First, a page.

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Sun Mar 19, 2017, 05:26 PM

Can the US Navy lead the world in REVERSING climate change?

In recent years, as our efforts not just to control but to eliminate fossil fuels become more and more obvious failures, I've been forced to speculate whether there is any viable way to reverse climate change by restoring the atmosphere.

The reading I've been doing isn't very reassuring, although there are many groups considering how this might be done, the most famous, and perhaps most cited paper on the topic being this one by Nobel Laureate George Olah passed away several weeks ago at the age of 89 and, until he died, was still working on behalf of future generations: Chemical Recycling of Carbon Dioxide to Methanol and Dimethyl Ether: From Greenhouse Gas to Renewable, Environmentally Carbon Neutral Fuels and Synthetic Hydrocarbons (J. Org. Chem., 2009, 74 (2), pp 487498) The paper, according to Google Scholar as of this writing has been cited 653 times.

NY Times: George Olah Obituary (The obituary contains some nonsense in describing Dr. Olah's work, but it's OK, since NY Times reporters and editors are not very good at understanding science.)

I would be very surprised if there is anyone on this website who thinks that increasing the military budget at the expense of education, the environment, and health is a good idea, I would expect they won't last very long as members here.

But it would be a mistake to assume that all research done for military purposes is useless and worthless: Everything from Kevlar materials, to modern aircraft, to the GPS systems we commonly use in getting around, and our industrially important space technology to nuclear power had its origins in military research.

To the extent this is true, it's a silver lining on a lump of shit, the Trump budget.

Recently in this space, as I was writing a comment in some thread, I poked around to find a paper I recalled reading some time ago, that touches on this topic, specifically this one: Development of an Electrochemical Acidification Cell for the Recovery of CO2 and H2 from Seawater (Ind. Eng. Chem. Res., 2011, 50 (17), pp 98769882). The lead author is Heather Willauer. Dr. Willauer works for the office of naval research, and her work for the last decade has been involved in making jet fuel and diesel fuel for the Navy from seawater

In general, I have a jaundiced view of people getting all excited about "scientific breakthroughs" that exist on a bench top lab scale. Most of these people have never been involved in the scale up of a bench top process to an industrial process, and although I have been so involved, I fully realize that my experience is extremely rare.

The paper from Dr. Willauer to which I referred is not highly cited but it does seem that there are plans to industrialize it nonetheless, and it has been run, unlike many of the bench top "breakthroughs" you might read around here, on a small pilot scale.

The idea of the process is to utilize the Navy's nuclear reactors on its nuclear powered air craft carriers to make their own jet fuel.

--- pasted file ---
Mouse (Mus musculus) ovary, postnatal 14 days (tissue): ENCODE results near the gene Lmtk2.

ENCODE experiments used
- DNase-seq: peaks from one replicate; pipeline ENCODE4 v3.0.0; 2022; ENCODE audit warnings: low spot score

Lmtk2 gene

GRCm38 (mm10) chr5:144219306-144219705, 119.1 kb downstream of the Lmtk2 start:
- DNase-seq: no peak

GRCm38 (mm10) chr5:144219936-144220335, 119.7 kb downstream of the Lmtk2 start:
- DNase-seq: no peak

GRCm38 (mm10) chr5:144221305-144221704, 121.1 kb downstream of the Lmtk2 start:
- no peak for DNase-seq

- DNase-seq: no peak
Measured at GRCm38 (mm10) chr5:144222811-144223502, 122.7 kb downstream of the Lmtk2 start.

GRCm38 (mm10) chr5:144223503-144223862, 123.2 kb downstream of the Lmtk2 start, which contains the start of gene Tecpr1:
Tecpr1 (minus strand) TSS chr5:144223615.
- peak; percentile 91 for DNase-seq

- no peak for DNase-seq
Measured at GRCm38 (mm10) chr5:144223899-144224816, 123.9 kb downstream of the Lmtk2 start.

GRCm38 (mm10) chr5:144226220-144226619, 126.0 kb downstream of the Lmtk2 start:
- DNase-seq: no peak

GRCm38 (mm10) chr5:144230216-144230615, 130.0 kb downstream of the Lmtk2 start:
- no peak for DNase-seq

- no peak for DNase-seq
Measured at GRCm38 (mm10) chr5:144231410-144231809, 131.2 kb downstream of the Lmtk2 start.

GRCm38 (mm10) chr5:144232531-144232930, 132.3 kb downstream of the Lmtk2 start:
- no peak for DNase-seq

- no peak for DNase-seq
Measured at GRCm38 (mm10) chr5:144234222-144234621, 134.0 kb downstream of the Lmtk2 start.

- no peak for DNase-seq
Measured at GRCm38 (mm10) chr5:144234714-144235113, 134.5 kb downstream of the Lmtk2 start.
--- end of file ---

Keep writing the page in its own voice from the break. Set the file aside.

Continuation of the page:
As noted in some of Dr. Willauer's other papers, and references therein, as well as other sources, the concentration of carbon dioxide in the oceans - the main sink for atmospheric carbon dioxide - is more than 100 times more concentrated than it is in the atmosphere; she claims 140 ppm. Her cell splits the seawater into components, one which is acidic, essentially an HCl solution - which discharges the CO[sub]2[/sub] - and one which is basic, an NaOH solution. (I note that left standing, or better with bubbling, the NaOH solution will capture CO[sub]2[/sub] from the air.) Thus the ocean is an efficient carbon dioxide extraction device.

She recently evaluated the costs of using this technology on the naval base at Diego Garcia in the Indian Ocean. (cf. Naval Research Laboratory Report NRL/MR/6300--15-9635). She estimates that the base, which is on a very small Island, could produce about 129,000 gallons per day (the demand of the entire island for its diesel generators and naval operations) of diesel fuel from 320 MW of electricity used to process 18 gallons per minute of seawater at a cost of between $3.76 and $5.12 per gallon using so called "renewable energy," wind and solar. This compares with a current cost of providing diesel fuel to this remote island of $6.60/gallon. (Her estimate is that by covering 1% of the land area of Diego Garcia with solar cells, one could produce about 1/10th of the required amount of electricity to generate this much diesel fuel.)

It is claimed that the Navy is seriously looking at this technology, and looking to deploy it in the next decade, although of course, there is no accounting for the rape of science and engineering that will take place for however long the ignorant and malovent Republicans rule the United States.

It is interesting to note that the island nation of Nauru, which has been stripped mined of all of its phosphate and is now, having lost all of its assets in financial schemes and totally dependent on Australian largesse and fees for storing captured Arabic refugees, has an average continuous power demand of roughly 350 MW of power, for all purposes including, but not limited to, electricity.

The island also needs to import fresh water in tankers.

A very small nuclear reactor, the size of a building, could easily provide this much power, particularly a "breed and burn" reactor designed to operate without refueling for half a century or more. Either Diego Garcia or Nauru could easily incorporate this kind of reactor in a very small area, and utilize the waste heat from it to desalinate their water. (I've often dreamt of a very beautiful arrangement for Nauru, an island which somehow pains me, because I also think a lot about phosphorous flows, on which the world's agricultural infrastructure depends.)